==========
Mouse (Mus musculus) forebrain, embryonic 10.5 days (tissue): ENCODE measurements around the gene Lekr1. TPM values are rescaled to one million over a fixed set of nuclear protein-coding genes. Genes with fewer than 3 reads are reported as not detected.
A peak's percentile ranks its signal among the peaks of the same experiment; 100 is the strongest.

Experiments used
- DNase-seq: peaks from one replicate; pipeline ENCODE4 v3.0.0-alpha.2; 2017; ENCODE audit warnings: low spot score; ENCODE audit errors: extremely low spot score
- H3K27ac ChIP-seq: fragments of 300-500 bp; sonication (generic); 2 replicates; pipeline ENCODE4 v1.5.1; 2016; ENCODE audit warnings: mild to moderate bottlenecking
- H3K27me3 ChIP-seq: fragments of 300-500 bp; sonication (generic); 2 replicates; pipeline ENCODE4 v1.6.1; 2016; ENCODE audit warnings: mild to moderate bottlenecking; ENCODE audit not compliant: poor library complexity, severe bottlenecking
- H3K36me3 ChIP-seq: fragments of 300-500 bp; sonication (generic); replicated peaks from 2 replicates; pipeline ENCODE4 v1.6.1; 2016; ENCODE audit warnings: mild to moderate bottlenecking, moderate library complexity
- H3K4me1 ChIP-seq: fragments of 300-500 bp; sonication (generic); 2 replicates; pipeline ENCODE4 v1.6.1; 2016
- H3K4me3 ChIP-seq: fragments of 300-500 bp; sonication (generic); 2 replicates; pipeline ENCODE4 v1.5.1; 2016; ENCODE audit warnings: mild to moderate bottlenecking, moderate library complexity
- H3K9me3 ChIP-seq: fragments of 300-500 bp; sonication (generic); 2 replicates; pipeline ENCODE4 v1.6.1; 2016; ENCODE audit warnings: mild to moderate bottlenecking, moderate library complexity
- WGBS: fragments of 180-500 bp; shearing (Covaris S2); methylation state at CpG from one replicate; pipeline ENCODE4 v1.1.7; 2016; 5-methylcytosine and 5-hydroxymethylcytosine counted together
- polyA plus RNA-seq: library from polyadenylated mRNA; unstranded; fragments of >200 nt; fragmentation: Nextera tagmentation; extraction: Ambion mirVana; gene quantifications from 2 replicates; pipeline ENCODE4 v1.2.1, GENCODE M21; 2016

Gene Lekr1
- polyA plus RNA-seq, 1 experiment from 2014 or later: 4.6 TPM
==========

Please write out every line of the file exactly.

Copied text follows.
Mouse (Mus musculus) forebrain, embryonic 10.5 days (tissue): ENCODE measurements around the gene Lekr1. TPM values are rescaled to one million over a fixed set of nuclear protein-coding genes. Genes with fewer than 3 reads are reported as not detected.
A peak's percentile ranks its signal among the peaks of the same experiment; 100 is the strongest.

Experiments used
- DNase-seq: peaks from one replicate; pipeline ENCODE4 v3.0.0-alpha.2; 2017; ENCODE audit warnings: low spot score; ENCODE audit errors: extremely low spot score
- H3K27ac ChIP-seq: fragments of 300-500 bp; sonication (generic); 2 replicates; pipeline ENCODE4 v1.5.1; 2016; ENCODE audit warnings: mild to moderate bottlenecking
- H3K27me3 ChIP-seq: fragments of 300-500 bp; sonication (generic); 2 replicates; pipeline ENCODE4 v1.6.1; 2016; ENCODE audit warnings: mild to moderate bottlenecking; ENCODE audit not compliant: poor library complexity, severe bottlenecking
- H3K36me3 ChIP-seq: fragments of 300-500 bp; sonication (generic); replicated peaks from 2 replicates; pipeline ENCODE4 v1.6.1; 2016; ENCODE audit warnings: mild to moderate bottlenecking, moderate library complexity
- H3K4me1 ChIP-seq: fragments of 300-500 bp; sonication (generic); 2 replicates; pipeline ENCODE4 v1.6.1; 2016
- H3K4me3 ChIP-seq: fragments of 300-500 bp; sonication (generic); 2 replicates; pipeline ENCODE4 v1.5.1; 2016; ENCODE audit warnings: mild to moderate bottlenecking, moderate library complexity
- H3K9me3 ChIP-seq: fragments of 300-500 bp; sonication (generic); 2 replicates; pipeline ENCODE4 v1.6.1; 2016; ENCODE audit warnings: mild to moderate bottlenecking, moderate library complexity
- WGBS: fragments of 180-500 bp; shearing (Covaris S2); methylation state at CpG from one replicate; pipeline ENCODE4 v1.1.7; 2016; 5-methylcytosine and 5-hydroxymethylcytosine counted together
- polyA plus RNA-seq: library from polyadenylated mRNA; unstranded; fragments of >200 nt; fragmentation: Nextera tagmentation; extraction: Ambion mirVana; gene quantifications from 2 replicates; pipeline ENCODE4 v1.2.1, GENCODE M21; 2016

Gene Lekr1
- polyA plus RNA-seq, 1 experiment from 2014 or later: 4.6 TPM